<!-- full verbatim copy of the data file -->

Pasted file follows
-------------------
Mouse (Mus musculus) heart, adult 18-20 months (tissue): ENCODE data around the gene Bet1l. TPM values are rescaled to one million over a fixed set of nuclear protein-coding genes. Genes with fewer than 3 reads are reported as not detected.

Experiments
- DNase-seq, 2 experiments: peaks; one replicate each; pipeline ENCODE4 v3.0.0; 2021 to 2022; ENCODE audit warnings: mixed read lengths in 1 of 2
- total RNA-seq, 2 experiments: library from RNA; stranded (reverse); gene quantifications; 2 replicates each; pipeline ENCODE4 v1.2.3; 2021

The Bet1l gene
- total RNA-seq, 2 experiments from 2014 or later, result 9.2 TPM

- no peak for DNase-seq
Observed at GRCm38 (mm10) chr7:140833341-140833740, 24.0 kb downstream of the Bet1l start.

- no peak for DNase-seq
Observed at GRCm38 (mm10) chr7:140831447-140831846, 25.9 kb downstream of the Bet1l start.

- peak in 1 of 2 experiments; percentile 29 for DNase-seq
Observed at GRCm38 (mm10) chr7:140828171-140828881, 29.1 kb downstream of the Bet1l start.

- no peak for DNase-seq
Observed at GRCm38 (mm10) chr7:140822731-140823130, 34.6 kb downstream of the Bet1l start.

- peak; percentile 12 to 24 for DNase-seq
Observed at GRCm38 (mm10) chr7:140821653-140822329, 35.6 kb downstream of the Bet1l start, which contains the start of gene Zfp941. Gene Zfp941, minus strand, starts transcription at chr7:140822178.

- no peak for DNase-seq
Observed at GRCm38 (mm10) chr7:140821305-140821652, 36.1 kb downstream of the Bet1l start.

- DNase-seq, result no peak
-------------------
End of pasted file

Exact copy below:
Mouse (Mus musculus) heart, adult 18-20 months (tissue): ENCODE data around the gene Bet1l. TPM values are rescaled to one million over a fixed set of nuclear protein-coding genes. Genes with fewer than 3 reads are reported as not detected.

Experiments
- DNase-seq, 2 experiments: peaks; one replicate each; pipeline ENCODE4 v3.0.0; 2021 to 2022; ENCODE audit warnings: mixed read lengths in 1 of 2
- total RNA-seq, 2 experiments: library from RNA; stranded (reverse); gene quantifications; 2 replicates each; pipeline ENCODE4 v1.2.3; 2021

The Bet1l gene
- total RNA-seq, 2 experiments from 2014 or later, result 9.2 TPM

- no peak for DNase-seq
Observed at GRCm38 (mm10) chr7:140833341-140833740, 24.0 kb downstream of the Bet1l start.

- no peak for DNase-seq
Observed at GRCm38 (mm10) chr7:140831447-140831846, 25.9 kb downstream of the Bet1l start.

- peak in 1 of 2 experiments; percentile 29 for DNase-seq
Observed at GRCm38 (mm10) chr7:140828171-140828881, 29.1 kb downstream of the Bet1l start.

- no peak for DNase-seq
Observed at GRCm38 (mm10) chr7:140822731-140823130, 34.6 kb downstream of the Bet1l start.

- peak; percentile 12 to 24 for DNase-seq
Observed at GRCm38 (mm10) chr7:140821653-140822329, 35.6 kb downstream of the Bet1l start, which contains the start of gene Zfp941. Gene Zfp941, minus strand, starts transcription at chr7:140822178.

- no peak for DNase-seq
Observed at GRCm38 (mm10) chr7:140821305-140821652, 36.1 kb downstream of the Bet1l start.

- DNase-seq, result no peak